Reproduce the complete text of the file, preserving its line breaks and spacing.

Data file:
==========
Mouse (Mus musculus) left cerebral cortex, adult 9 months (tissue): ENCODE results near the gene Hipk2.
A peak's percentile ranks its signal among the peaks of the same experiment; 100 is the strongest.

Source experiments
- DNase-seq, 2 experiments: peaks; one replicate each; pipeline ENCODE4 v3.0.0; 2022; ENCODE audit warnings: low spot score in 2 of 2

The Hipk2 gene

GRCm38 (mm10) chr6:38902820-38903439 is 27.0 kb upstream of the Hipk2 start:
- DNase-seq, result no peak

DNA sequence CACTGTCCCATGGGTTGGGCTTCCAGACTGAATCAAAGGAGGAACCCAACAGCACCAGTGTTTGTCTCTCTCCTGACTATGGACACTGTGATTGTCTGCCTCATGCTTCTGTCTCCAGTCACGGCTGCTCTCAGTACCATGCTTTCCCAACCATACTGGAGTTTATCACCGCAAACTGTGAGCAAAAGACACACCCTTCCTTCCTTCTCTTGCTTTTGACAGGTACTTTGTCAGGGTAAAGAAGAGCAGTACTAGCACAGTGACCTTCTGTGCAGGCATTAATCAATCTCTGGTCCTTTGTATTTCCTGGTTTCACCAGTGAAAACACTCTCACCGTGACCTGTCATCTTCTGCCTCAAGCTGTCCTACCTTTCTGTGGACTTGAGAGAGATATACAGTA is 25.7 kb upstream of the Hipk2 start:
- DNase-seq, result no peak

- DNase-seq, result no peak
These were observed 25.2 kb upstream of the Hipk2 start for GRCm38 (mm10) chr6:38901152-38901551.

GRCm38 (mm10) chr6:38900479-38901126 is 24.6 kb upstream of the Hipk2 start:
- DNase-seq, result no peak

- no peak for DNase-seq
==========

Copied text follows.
Mouse (Mus musculus) left cerebral cortex, adult 9 months (tissue): ENCODE results near the gene Hipk2.
A peak's percentile ranks its signal among the peaks of the same experiment; 100 is the strongest.

Source experiments
- DNase-seq, 2 experiments: peaks; one replicate each; pipeline ENCODE4 v3.0.0; 2022; ENCODE audit warnings: low spot score in 2 of 2

The Hipk2 gene

GRCm38 (mm10) chr6:38902820-38903439 is 27.0 kb upstream of the Hipk2 start:
- DNase-seq, result no peak

DNA sequence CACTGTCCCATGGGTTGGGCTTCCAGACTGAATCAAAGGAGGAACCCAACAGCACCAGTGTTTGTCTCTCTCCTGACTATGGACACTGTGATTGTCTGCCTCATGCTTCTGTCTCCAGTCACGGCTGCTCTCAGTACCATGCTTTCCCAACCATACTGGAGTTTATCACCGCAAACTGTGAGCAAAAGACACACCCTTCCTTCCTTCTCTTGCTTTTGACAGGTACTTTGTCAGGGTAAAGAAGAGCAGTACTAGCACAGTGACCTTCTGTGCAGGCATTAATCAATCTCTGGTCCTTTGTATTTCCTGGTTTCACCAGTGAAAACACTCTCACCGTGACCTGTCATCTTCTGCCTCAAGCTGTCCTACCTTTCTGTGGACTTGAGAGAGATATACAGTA is 25.7 kb upstream of the Hipk2 start:
- DNase-seq, result no peak

- DNase-seq, result no peak
These were observed 25.2 kb upstream of the Hipk2 start for GRCm38 (mm10) chr6:38901152-38901551.

GRCm38 (mm10) chr6:38900479-38901126 is 24.6 kb upstream of the Hipk2 start:
- DNase-seq, result no peak

- no peak for DNase-seq